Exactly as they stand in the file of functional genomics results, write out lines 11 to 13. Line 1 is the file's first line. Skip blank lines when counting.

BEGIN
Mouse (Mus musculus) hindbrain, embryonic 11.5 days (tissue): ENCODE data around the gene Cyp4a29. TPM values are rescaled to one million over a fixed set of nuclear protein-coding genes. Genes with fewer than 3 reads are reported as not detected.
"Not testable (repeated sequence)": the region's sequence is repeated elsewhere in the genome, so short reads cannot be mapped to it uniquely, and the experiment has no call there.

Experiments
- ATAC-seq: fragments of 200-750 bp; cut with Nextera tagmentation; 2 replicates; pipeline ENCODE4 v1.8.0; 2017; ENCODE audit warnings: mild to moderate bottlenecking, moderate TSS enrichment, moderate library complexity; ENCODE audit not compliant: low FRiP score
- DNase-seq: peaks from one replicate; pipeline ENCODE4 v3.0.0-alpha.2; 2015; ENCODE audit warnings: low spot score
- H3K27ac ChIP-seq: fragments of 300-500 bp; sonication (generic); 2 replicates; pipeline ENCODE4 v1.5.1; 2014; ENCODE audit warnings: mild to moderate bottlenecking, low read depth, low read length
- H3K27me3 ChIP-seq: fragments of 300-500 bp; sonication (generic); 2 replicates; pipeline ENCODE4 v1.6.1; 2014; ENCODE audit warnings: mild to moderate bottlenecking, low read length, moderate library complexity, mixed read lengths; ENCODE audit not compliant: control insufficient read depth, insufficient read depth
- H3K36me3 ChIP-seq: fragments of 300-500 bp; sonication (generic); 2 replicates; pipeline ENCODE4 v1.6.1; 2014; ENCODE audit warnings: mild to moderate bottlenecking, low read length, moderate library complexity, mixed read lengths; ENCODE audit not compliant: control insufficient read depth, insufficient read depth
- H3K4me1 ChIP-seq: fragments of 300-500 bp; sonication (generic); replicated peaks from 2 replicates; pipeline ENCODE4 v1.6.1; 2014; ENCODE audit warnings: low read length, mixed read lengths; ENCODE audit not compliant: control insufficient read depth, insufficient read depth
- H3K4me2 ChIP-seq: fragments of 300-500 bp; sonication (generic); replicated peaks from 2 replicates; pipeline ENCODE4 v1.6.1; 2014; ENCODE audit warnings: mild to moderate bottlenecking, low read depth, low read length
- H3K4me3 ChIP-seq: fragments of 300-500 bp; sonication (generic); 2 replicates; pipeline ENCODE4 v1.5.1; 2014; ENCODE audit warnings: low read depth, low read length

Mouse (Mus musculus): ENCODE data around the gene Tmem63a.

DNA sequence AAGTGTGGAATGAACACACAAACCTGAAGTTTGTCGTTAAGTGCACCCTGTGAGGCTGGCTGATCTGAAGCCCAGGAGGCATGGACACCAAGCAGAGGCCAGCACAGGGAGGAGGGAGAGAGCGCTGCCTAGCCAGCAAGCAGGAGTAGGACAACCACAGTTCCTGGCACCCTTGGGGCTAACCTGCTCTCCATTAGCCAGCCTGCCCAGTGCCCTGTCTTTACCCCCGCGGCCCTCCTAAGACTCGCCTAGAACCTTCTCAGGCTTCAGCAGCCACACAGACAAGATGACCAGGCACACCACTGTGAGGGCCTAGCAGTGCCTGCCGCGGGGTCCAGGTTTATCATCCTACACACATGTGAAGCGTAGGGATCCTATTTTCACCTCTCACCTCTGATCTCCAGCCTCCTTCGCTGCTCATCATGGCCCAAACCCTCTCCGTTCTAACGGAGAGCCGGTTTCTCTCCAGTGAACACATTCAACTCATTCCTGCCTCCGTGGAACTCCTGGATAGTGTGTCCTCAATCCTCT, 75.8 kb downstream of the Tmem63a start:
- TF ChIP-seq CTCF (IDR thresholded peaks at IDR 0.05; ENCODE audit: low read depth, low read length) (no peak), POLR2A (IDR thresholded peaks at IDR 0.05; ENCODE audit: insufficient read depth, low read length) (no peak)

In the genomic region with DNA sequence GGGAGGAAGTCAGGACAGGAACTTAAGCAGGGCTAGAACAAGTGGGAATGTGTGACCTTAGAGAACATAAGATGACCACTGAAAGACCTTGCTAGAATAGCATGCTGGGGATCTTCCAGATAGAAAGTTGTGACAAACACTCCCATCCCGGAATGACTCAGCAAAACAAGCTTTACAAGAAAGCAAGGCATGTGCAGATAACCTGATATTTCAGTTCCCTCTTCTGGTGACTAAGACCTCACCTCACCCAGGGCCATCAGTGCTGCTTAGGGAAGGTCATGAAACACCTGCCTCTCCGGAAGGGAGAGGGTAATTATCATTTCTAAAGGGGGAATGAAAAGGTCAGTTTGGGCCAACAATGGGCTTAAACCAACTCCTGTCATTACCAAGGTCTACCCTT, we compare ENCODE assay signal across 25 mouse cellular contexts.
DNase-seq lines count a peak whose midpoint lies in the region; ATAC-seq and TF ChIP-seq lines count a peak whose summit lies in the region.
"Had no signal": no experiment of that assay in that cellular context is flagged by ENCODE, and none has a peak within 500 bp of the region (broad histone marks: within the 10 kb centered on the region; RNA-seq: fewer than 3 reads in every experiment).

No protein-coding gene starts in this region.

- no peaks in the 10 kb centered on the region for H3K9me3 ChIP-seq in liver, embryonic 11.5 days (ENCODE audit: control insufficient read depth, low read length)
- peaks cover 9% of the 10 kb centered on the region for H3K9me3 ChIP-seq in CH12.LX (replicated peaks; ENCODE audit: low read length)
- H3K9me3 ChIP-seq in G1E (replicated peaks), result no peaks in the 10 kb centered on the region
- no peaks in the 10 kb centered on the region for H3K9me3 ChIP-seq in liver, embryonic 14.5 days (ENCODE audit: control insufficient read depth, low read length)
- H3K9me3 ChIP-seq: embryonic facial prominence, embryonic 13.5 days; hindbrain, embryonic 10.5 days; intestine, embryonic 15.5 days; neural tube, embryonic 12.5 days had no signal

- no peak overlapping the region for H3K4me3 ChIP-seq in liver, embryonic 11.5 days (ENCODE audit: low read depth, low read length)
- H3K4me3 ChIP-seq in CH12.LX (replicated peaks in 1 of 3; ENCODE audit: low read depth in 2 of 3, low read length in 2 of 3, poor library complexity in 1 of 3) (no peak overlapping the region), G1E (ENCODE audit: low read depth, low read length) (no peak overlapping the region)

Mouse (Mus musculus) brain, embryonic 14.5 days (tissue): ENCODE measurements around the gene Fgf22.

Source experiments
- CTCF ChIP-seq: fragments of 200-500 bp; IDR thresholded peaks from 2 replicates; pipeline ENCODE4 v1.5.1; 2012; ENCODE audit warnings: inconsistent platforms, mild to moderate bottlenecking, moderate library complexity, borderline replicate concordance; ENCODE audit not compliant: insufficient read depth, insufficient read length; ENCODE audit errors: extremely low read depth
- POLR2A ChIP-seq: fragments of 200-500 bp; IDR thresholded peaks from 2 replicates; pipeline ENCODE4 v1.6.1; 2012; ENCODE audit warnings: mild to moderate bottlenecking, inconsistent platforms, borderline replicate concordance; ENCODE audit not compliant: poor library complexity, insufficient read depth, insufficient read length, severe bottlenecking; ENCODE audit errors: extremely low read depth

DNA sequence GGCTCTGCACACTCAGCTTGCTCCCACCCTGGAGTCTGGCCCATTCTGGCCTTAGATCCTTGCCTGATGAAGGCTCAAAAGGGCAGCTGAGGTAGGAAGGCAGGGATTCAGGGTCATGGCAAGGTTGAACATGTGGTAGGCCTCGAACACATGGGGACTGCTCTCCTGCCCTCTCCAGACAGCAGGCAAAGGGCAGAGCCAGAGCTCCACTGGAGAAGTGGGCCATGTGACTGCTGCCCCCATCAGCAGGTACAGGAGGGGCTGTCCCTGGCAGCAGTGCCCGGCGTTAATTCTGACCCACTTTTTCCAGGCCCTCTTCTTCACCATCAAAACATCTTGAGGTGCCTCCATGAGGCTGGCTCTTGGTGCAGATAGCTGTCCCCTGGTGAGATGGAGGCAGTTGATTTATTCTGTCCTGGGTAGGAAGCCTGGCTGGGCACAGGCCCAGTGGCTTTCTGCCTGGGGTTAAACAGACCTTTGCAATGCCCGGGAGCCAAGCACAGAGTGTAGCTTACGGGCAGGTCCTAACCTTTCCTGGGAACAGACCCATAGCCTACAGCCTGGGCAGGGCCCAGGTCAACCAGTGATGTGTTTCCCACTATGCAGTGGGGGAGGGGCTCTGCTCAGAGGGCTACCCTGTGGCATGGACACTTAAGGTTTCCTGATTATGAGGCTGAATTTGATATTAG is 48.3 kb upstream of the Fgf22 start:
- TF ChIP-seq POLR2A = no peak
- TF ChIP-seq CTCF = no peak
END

- H3K4me3 ChIP-seq: fragments of 300-500 bp; sonication (generic); 2 replicates; pipeline ENCODE4 v1.5.1; 2014; ENCODE audit warnings: low read depth, low read length

Mouse (Mus musculus): ENCODE data around the gene Tmem63a.

DNA sequence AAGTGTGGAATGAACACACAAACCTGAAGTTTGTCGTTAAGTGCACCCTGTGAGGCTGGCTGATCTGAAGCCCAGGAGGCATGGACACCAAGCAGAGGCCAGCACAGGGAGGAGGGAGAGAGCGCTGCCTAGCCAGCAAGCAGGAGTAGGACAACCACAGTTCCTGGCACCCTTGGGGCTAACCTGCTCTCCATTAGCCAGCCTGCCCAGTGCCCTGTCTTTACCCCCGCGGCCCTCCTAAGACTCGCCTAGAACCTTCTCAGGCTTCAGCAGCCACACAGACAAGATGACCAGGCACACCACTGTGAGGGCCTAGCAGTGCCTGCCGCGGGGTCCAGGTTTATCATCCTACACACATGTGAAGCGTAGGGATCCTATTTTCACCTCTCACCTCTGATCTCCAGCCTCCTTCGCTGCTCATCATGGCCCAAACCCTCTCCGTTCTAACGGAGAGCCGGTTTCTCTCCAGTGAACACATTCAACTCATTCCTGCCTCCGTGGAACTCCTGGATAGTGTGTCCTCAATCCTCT, 75.8 kb downstream of the Tmem63a start: